The UK Oil and Gas Authority (OGA) has now published daily production figures from wells that have ceased production, some with production dating back over 40 years.
Reservoir engineers seeking untapped hydrocarbons or potential carbon capture and storage (CCS) sites, and academics are expected to be regular users of the data which details the production history of each field. The data gives an insight into daily values for gas, oil and water; as well as the pressures and temperatures at well heads and bottom holes, where available.
The added granularity of seeing daily data from each well will enable specialists to identify differences between separate sections of one field and potentially allow them to estimate areas that could still be productive which could lead to any potential redevelopment.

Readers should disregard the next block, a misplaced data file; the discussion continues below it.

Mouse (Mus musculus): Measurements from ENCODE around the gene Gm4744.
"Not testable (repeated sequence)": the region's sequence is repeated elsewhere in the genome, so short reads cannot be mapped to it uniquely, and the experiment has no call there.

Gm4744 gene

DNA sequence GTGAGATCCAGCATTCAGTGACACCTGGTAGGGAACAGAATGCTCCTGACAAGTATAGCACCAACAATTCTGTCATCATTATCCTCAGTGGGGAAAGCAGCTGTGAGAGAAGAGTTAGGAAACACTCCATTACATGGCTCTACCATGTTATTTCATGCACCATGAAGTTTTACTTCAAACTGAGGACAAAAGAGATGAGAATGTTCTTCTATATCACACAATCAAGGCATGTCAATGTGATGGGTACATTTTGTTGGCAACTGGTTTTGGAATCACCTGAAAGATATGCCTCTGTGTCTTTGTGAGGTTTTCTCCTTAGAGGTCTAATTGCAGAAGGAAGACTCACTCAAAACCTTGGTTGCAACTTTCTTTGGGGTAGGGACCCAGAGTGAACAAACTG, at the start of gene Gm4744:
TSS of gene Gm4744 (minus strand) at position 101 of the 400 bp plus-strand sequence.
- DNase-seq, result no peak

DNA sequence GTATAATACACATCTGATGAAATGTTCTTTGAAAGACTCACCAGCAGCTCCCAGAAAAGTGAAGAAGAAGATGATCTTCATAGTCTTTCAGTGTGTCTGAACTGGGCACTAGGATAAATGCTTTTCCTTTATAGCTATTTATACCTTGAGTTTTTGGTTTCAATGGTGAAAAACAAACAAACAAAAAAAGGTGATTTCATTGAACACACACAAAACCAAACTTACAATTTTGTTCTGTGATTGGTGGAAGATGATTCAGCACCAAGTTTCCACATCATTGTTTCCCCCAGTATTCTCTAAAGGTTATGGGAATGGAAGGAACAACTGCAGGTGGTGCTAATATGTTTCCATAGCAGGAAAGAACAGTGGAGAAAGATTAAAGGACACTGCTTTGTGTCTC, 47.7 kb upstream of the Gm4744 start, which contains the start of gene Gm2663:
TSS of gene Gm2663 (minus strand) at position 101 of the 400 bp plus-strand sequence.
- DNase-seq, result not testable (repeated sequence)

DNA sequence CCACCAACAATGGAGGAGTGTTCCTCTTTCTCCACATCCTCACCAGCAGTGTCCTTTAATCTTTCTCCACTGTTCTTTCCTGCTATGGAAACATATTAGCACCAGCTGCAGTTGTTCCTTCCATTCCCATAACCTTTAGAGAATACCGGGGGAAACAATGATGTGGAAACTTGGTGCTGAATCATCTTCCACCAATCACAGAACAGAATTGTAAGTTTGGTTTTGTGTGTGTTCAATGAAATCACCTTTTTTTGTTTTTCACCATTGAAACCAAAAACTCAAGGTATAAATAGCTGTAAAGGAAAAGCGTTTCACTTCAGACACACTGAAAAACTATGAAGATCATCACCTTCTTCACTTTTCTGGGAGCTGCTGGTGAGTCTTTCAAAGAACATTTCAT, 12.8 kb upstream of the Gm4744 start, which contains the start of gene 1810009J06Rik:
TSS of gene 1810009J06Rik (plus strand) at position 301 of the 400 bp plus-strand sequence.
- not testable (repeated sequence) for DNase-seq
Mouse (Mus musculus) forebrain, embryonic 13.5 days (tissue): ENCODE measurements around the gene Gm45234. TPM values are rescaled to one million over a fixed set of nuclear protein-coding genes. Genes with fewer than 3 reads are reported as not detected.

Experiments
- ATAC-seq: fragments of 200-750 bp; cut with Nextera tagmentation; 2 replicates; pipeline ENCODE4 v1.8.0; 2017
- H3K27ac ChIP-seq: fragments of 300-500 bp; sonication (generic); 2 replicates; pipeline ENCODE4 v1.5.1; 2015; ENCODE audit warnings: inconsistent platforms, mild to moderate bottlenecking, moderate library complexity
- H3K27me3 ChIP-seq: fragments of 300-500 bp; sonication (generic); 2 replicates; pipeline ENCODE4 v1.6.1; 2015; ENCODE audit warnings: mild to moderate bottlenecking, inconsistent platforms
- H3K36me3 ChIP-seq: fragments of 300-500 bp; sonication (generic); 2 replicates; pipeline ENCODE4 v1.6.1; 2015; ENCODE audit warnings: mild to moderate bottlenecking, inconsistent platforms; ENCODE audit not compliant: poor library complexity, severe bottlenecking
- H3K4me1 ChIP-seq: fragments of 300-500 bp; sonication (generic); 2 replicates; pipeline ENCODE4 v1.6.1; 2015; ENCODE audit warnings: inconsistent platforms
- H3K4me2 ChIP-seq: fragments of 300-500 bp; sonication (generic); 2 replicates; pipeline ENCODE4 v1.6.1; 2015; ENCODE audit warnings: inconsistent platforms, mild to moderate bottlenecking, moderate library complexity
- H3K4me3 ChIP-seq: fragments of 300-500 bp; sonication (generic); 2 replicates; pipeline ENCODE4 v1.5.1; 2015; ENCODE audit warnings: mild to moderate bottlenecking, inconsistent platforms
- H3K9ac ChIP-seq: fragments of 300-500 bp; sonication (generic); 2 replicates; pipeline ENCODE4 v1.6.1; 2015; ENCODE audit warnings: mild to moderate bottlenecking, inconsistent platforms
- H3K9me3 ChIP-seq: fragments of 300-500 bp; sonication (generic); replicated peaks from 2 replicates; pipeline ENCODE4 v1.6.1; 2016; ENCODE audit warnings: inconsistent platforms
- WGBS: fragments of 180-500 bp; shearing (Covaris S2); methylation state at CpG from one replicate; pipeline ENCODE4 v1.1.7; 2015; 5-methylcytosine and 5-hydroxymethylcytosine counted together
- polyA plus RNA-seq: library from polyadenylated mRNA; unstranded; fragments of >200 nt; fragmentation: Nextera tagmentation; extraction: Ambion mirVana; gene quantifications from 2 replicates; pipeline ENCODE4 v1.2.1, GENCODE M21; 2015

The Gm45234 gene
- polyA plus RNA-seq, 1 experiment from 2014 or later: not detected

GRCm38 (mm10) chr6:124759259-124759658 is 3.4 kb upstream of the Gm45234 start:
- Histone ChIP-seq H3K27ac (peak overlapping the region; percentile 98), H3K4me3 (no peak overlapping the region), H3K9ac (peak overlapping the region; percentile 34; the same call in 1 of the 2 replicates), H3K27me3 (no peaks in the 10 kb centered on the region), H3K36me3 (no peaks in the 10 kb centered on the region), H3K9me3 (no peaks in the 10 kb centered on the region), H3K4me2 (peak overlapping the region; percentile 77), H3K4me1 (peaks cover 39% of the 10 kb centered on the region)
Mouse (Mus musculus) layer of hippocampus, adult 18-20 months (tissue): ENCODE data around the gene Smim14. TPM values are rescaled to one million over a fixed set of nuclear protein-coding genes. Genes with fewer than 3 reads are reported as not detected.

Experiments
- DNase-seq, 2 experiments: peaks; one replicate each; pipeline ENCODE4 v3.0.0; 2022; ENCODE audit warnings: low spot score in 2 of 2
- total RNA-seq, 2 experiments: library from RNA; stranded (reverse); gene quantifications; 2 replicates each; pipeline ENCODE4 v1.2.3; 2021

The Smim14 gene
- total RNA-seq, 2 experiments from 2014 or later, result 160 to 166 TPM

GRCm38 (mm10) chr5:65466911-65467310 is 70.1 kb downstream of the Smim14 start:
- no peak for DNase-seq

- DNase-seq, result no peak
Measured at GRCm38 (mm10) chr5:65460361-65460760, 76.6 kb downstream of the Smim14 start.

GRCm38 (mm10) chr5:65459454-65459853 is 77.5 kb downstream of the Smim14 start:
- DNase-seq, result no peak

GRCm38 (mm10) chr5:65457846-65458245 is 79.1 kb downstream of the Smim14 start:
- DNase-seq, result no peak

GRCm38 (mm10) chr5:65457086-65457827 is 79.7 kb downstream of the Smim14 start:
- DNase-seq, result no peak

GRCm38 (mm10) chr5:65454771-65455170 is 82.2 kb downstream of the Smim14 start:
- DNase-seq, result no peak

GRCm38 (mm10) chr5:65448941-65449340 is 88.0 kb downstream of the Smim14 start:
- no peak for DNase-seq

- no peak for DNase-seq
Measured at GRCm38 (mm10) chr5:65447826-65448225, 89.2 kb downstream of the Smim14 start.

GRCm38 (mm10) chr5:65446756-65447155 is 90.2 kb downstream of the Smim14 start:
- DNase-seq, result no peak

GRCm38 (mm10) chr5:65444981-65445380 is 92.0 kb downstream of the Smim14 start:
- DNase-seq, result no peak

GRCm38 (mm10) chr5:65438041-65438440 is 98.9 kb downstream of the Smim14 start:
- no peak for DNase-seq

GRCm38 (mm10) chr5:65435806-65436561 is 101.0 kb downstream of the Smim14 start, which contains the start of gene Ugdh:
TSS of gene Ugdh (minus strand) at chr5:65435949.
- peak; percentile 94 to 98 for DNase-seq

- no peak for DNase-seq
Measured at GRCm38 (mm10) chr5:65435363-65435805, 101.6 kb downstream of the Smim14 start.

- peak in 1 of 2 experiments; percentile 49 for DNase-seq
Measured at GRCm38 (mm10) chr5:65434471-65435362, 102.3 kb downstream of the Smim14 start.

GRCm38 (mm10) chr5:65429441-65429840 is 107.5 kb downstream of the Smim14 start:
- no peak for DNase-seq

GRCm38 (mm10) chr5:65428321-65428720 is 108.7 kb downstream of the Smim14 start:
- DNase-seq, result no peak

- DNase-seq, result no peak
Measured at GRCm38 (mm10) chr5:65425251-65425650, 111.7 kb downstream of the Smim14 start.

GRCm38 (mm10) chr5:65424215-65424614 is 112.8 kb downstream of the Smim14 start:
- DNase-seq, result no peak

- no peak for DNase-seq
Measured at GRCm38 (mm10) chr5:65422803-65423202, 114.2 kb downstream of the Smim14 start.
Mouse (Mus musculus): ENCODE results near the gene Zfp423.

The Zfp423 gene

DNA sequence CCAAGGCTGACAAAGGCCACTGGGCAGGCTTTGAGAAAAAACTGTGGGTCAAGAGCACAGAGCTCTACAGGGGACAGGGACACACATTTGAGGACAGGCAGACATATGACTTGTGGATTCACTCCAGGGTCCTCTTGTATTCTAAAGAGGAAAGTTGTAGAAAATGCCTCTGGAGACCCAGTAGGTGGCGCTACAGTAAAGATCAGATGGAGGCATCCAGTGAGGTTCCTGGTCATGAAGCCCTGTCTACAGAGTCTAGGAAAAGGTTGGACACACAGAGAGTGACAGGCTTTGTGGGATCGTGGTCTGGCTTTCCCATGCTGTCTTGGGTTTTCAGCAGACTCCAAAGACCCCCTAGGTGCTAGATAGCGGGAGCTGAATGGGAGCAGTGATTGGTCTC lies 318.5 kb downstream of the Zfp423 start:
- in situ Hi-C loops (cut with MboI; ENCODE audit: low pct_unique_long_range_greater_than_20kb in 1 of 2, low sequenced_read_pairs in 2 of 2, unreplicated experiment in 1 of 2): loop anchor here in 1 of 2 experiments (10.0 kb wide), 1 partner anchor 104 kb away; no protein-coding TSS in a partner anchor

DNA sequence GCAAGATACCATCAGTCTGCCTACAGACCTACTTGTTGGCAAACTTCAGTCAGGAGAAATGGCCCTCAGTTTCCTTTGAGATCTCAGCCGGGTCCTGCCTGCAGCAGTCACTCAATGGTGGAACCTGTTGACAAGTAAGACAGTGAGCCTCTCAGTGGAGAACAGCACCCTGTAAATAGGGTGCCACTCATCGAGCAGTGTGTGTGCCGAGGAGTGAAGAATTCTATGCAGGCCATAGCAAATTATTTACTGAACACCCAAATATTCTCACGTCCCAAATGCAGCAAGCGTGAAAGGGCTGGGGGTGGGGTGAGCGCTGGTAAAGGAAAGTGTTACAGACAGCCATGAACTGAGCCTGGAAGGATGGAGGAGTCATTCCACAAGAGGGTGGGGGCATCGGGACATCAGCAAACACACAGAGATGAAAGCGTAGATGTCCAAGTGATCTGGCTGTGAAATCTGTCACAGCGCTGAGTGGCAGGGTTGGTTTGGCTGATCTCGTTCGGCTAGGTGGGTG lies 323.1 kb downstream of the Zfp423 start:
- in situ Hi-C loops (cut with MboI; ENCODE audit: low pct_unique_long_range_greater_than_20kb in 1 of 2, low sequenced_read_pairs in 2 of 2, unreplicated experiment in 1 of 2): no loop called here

Fields that have ceased production since 2018 are required to provide the data, and so far, the OGA has been able to publish information from over 20 fields and 140 wells. Further data will be added as it becomes available.
Viking B is the longest producer represented producing for over 40 years from 1973 to 2015. It is one of nine ‘V’ fields, a collection of Southern North Sea gas fields, previously operated by ConocoPhillips, which are included in the production data, despite many of them ceasing production before 2018.
Nic Granger, OGA Director of Corporate, says, “High quality data is absolutely vital in decision-making. The OGA is committed to supporting the industry in maximising economic recovery and in achieving net zero. This latest development of our data offering will help in realising those goals.”